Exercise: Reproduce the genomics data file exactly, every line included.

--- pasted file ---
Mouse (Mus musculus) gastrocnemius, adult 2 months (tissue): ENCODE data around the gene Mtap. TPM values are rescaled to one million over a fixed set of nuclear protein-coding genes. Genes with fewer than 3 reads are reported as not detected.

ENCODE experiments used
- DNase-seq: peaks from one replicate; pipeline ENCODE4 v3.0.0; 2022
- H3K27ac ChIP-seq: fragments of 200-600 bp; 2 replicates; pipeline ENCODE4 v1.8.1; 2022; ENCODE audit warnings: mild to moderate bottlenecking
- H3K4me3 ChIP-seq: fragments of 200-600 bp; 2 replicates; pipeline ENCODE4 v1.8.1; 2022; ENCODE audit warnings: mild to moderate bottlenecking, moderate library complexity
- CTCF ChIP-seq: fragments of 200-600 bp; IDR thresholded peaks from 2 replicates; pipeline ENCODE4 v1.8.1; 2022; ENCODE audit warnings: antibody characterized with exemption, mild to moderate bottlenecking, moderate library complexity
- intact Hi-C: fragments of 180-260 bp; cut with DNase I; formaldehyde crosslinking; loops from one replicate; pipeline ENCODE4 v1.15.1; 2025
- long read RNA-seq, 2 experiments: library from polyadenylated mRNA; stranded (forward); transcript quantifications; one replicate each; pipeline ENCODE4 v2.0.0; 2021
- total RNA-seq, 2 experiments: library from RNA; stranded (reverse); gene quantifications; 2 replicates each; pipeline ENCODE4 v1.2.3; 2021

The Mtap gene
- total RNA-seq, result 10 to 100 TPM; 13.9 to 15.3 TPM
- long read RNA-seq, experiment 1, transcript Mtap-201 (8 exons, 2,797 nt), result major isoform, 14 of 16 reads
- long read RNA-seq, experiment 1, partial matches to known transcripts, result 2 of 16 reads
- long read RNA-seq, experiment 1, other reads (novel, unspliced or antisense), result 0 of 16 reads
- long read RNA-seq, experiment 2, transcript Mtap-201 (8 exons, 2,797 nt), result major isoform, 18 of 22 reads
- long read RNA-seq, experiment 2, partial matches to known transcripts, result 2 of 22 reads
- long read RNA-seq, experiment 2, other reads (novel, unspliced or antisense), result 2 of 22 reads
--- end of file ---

Mouse (Mus musculus) gastrocnemius, adult 2 months (tissue): ENCODE data around the gene Mtap. TPM values are rescaled to one million over a fixed set of nuclear protein-coding genes. Genes with fewer than 3 reads are reported as not detected.

ENCODE experiments used
- DNase-seq: peaks from one replicate; pipeline ENCODE4 v3.0.0; 2022
- H3K27ac ChIP-seq: fragments of 200-600 bp; 2 replicates; pipeline ENCODE4 v1.8.1; 2022; ENCODE audit warnings: mild to moderate bottlenecking
- H3K4me3 ChIP-seq: fragments of 200-600 bp; 2 replicates; pipeline ENCODE4 v1.8.1; 2022; ENCODE audit warnings: mild to moderate bottlenecking, moderate library complexity
- CTCF ChIP-seq: fragments of 200-600 bp; IDR thresholded peaks from 2 replicates; pipeline ENCODE4 v1.8.1; 2022; ENCODE audit warnings: antibody characterized with exemption, mild to moderate bottlenecking, moderate library complexity
- intact Hi-C: fragments of 180-260 bp; cut with DNase I; formaldehyde crosslinking; loops from one replicate; pipeline ENCODE4 v1.15.1; 2025
- long read RNA-seq, 2 experiments: library from polyadenylated mRNA; stranded (forward); transcript quantifications; one replicate each; pipeline ENCODE4 v2.0.0; 2021
- total RNA-seq, 2 experiments: library from RNA; stranded (reverse); gene quantifications; 2 replicates each; pipeline ENCODE4 v1.2.3; 2021

The Mtap gene
- total RNA-seq, result 10 to 100 TPM; 13.9 to 15.3 TPM
- long read RNA-seq, experiment 1, transcript Mtap-201 (8 exons, 2,797 nt), result major isoform, 14 of 16 reads
- long read RNA-seq, experiment 1, partial matches to known transcripts, result 2 of 16 reads
- long read RNA-seq, experiment 1, other reads (novel, unspliced or antisense), result 0 of 16 reads
- long read RNA-seq, experiment 2, transcript Mtap-201 (8 exons, 2,797 nt), result major isoform, 18 of 22 reads
- long read RNA-seq, experiment 2, partial matches to known transcripts, result 2 of 22 reads
- long read RNA-seq, experiment 2, other reads (novel, unspliced or antisense), result 2 of 22 reads